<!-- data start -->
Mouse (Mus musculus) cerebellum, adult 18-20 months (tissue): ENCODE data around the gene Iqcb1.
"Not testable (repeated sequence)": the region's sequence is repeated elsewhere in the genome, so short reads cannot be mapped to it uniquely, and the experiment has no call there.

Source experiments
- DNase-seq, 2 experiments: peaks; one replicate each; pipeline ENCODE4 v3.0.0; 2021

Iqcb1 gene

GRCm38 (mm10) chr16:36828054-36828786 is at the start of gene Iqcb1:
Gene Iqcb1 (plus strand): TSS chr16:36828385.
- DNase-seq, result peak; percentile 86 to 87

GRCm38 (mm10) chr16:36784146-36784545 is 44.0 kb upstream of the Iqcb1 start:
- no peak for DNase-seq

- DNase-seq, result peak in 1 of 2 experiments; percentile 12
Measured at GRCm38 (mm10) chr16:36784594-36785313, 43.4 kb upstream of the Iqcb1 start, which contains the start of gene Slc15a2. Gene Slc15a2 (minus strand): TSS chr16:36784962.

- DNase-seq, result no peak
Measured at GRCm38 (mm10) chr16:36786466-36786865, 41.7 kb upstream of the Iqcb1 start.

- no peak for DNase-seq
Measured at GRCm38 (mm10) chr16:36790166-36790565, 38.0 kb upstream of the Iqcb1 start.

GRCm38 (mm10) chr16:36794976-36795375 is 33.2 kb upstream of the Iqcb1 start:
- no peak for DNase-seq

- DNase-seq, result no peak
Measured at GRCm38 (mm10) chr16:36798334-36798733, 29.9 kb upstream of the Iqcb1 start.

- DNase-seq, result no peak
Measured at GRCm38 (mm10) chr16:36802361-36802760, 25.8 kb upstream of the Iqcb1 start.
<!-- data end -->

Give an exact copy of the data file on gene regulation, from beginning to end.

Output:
Mouse (Mus musculus) cerebellum, adult 18-20 months (tissue): ENCODE data around the gene Iqcb1.
"Not testable (repeated sequence)": the region's sequence is repeated elsewhere in the genome, so short reads cannot be mapped to it uniquely, and the experiment has no call there.

Source experiments
- DNase-seq, 2 experiments: peaks; one replicate each; pipeline ENCODE4 v3.0.0; 2021

Iqcb1 gene

GRCm38 (mm10) chr16:36828054-36828786 is at the start of gene Iqcb1:
Gene Iqcb1 (plus strand): TSS chr16:36828385.
- DNase-seq, result peak; percentile 86 to 87

GRCm38 (mm10) chr16:36784146-36784545 is 44.0 kb upstream of the Iqcb1 start:
- no peak for DNase-seq

- DNase-seq, result peak in 1 of 2 experiments; percentile 12
Measured at GRCm38 (mm10) chr16:36784594-36785313, 43.4 kb upstream of the Iqcb1 start, which contains the start of gene Slc15a2. Gene Slc15a2 (minus strand): TSS chr16:36784962.

- DNase-seq, result no peak
Measured at GRCm38 (mm10) chr16:36786466-36786865, 41.7 kb upstream of the Iqcb1 start.

- no peak for DNase-seq
Measured at GRCm38 (mm10) chr16:36790166-36790565, 38.0 kb upstream of the Iqcb1 start.

GRCm38 (mm10) chr16:36794976-36795375 is 33.2 kb upstream of the Iqcb1 start:
- no peak for DNase-seq

- DNase-seq, result no peak
Measured at GRCm38 (mm10) chr16:36798334-36798733, 29.9 kb upstream of the Iqcb1 start.

- DNase-seq, result no peak
Measured at GRCm38 (mm10) chr16:36802361-36802760, 25.8 kb upstream of the Iqcb1 start.